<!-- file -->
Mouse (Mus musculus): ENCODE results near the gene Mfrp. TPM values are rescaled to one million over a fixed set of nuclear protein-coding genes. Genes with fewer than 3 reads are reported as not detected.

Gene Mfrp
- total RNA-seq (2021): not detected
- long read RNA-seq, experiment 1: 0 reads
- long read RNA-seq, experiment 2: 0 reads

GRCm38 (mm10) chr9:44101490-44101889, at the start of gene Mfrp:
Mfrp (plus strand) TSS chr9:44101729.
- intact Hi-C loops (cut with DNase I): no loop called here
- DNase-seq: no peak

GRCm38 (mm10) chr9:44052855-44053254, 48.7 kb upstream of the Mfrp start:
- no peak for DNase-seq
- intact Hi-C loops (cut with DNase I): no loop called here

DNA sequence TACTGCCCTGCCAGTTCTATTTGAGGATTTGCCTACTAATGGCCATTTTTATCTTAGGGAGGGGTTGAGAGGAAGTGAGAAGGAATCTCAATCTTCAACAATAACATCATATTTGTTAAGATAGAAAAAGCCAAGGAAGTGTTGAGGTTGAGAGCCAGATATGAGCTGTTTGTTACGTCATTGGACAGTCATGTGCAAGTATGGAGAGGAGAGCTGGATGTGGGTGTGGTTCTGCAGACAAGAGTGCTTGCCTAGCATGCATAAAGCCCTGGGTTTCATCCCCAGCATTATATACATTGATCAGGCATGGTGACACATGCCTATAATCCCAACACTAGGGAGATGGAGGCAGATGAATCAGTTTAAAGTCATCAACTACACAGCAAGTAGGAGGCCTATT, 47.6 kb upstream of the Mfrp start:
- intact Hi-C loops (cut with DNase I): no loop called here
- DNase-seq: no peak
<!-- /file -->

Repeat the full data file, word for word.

Mouse (Mus musculus): ENCODE results near the gene Mfrp. TPM values are rescaled to one million over a fixed set of nuclear protein-coding genes. Genes with fewer than 3 reads are reported as not detected.

Gene Mfrp
- total RNA-seq (2021): not detected
- long read RNA-seq, experiment 1: 0 reads
- long read RNA-seq, experiment 2: 0 reads

GRCm38 (mm10) chr9:44101490-44101889, at the start of gene Mfrp:
Mfrp (plus strand) TSS chr9:44101729.
- intact Hi-C loops (cut with DNase I): no loop called here
- DNase-seq: no peak

GRCm38 (mm10) chr9:44052855-44053254, 48.7 kb upstream of the Mfrp start:
- no peak for DNase-seq
- intact Hi-C loops (cut with DNase I): no loop called here

DNA sequence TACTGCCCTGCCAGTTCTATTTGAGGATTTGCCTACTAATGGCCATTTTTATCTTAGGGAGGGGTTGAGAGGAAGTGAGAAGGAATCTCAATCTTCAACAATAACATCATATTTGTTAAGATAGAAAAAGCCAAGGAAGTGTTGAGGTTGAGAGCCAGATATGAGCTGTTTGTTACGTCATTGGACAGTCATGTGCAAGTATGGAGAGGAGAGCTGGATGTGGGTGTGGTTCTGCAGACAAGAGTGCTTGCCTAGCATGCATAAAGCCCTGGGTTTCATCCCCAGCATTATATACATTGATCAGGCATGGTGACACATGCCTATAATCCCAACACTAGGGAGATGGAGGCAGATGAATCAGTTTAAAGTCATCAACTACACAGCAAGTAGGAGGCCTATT, 47.6 kb upstream of the Mfrp start:
- intact Hi-C loops (cut with DNase I): no loop called here
- DNase-seq: no peak